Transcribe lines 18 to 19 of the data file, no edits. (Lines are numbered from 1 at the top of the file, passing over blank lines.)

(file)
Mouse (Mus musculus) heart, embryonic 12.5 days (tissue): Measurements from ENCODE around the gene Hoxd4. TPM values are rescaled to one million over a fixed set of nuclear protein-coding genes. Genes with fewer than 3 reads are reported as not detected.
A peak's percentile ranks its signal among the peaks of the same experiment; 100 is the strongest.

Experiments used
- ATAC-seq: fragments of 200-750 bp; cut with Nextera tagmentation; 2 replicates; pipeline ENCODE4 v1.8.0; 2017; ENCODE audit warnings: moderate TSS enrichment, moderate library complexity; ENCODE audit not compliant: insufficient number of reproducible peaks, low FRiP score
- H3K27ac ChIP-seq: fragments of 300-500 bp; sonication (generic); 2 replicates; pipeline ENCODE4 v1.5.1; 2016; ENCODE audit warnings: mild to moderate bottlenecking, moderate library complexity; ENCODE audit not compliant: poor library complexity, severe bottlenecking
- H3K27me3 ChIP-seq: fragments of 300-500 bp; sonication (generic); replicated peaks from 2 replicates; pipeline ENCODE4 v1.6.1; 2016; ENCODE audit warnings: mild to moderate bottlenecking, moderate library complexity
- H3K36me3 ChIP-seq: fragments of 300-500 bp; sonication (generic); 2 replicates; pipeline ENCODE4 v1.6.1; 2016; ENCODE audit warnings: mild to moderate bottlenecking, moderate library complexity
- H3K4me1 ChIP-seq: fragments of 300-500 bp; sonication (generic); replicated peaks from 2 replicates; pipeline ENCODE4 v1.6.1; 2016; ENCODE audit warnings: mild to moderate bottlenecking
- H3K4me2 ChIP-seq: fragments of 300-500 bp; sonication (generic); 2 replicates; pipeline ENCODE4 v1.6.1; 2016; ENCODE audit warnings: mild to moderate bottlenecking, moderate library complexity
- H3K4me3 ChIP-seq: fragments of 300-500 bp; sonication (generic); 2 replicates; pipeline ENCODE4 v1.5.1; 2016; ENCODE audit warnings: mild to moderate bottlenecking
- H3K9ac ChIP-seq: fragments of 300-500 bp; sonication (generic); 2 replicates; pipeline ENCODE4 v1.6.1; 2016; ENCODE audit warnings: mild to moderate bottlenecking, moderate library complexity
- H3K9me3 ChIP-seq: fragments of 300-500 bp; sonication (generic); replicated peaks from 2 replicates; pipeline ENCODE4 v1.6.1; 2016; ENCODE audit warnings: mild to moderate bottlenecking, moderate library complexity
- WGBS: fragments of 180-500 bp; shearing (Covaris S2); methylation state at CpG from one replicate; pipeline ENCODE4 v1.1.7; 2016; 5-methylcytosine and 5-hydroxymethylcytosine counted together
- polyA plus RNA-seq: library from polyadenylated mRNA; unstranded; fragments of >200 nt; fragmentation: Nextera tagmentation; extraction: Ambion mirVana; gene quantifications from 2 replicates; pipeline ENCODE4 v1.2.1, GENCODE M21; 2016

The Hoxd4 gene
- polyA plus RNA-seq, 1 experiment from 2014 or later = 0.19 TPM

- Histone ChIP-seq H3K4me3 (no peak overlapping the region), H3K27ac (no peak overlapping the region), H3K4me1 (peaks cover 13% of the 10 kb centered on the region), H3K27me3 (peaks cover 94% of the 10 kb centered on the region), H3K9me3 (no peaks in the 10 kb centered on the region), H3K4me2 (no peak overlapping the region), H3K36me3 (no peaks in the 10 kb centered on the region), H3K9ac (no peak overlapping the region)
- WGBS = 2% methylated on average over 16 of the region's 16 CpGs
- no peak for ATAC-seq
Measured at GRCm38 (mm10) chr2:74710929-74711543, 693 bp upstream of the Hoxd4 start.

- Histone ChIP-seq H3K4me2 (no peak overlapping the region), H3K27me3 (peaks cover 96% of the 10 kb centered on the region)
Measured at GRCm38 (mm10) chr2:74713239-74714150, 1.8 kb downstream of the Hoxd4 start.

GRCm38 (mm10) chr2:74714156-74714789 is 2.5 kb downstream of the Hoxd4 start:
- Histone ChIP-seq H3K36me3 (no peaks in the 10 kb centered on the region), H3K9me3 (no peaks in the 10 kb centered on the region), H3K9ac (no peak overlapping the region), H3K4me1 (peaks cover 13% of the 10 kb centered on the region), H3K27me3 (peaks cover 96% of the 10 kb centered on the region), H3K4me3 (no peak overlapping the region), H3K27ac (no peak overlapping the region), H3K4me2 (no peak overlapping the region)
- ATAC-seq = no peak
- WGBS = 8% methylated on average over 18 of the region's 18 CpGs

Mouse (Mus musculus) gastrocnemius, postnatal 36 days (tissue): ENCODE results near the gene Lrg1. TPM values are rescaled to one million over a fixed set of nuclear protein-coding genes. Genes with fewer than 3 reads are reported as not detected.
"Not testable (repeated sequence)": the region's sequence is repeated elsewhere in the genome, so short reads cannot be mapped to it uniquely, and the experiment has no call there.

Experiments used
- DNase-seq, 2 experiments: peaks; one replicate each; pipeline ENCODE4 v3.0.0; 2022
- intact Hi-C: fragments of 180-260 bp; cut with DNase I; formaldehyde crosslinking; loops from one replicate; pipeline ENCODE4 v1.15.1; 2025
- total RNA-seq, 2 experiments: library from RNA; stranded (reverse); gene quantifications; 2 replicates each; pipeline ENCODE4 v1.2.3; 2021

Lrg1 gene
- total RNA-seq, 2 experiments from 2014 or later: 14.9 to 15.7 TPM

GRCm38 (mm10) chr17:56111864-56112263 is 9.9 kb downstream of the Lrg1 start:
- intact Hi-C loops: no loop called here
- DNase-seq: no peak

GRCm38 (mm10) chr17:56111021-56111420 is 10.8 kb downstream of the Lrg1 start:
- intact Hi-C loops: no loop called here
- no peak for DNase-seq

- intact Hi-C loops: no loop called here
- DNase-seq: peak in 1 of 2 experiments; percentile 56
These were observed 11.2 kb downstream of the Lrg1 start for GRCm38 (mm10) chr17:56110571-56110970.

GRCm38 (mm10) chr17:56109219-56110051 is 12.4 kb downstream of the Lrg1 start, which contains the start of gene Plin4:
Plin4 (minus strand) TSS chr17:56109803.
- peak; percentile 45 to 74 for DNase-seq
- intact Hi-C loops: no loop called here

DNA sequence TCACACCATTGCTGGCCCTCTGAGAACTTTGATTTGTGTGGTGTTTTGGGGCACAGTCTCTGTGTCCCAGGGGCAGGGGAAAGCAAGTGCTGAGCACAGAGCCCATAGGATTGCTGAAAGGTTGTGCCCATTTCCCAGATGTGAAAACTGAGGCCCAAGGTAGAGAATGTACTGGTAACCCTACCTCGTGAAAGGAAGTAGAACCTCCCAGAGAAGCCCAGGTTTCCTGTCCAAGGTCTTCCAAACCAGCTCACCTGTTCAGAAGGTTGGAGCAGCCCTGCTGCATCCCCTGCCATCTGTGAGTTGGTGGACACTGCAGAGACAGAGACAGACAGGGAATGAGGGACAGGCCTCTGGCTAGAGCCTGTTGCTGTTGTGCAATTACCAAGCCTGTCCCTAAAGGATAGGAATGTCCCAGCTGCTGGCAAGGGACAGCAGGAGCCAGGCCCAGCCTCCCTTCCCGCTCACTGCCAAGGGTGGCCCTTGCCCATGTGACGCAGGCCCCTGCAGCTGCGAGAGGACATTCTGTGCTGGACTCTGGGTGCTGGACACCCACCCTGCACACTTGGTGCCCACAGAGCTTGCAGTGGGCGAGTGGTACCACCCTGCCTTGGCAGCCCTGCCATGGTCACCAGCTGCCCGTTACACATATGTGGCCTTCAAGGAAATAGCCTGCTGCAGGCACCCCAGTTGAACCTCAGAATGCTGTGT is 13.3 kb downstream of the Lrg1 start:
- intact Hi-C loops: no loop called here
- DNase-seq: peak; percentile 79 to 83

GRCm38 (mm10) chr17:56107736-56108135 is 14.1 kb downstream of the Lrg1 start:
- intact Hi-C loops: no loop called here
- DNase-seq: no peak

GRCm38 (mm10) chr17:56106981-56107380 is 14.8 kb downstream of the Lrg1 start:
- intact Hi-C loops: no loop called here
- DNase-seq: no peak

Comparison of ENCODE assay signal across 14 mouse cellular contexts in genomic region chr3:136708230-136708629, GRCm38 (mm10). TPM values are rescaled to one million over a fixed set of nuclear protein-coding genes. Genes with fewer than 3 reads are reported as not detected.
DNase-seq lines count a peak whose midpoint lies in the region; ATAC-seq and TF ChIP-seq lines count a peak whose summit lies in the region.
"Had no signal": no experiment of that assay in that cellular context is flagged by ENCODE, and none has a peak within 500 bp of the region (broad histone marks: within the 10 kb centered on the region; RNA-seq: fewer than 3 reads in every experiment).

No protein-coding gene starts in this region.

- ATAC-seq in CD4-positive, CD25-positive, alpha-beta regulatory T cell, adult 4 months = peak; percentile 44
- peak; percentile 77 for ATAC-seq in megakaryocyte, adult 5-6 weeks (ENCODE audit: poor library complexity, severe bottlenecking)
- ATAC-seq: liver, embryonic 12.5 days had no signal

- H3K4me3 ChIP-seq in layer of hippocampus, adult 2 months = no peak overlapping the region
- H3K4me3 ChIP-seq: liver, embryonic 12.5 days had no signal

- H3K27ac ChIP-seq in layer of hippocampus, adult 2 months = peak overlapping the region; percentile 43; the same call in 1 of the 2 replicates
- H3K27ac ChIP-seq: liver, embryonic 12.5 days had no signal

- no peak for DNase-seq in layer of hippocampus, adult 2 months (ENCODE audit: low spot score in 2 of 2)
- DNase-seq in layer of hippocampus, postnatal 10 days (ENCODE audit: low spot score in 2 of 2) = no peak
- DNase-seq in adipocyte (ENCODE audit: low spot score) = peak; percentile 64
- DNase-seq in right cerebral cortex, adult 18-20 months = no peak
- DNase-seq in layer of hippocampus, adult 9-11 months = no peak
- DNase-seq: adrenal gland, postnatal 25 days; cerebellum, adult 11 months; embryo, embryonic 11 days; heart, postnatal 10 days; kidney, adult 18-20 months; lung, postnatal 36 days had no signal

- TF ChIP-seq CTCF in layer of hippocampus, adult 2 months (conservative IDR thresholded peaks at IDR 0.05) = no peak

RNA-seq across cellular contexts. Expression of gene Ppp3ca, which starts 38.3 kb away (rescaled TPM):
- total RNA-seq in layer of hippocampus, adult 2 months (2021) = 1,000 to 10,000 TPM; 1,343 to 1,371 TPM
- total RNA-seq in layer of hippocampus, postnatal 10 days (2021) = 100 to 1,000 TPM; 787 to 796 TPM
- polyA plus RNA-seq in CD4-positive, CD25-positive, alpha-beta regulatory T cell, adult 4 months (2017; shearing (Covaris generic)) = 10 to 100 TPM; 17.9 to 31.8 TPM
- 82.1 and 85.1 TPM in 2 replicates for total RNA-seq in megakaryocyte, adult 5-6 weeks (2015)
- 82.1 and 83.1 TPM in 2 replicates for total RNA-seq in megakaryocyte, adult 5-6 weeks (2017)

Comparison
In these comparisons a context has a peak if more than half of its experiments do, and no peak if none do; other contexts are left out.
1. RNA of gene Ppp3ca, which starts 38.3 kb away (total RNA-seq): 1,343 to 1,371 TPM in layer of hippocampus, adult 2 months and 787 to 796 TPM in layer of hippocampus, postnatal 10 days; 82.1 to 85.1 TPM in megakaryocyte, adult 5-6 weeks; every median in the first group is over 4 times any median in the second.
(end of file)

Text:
- WGBS = 2% methylated on average over 16 of the region's 16 CpGs
- no peak for ATAC-seq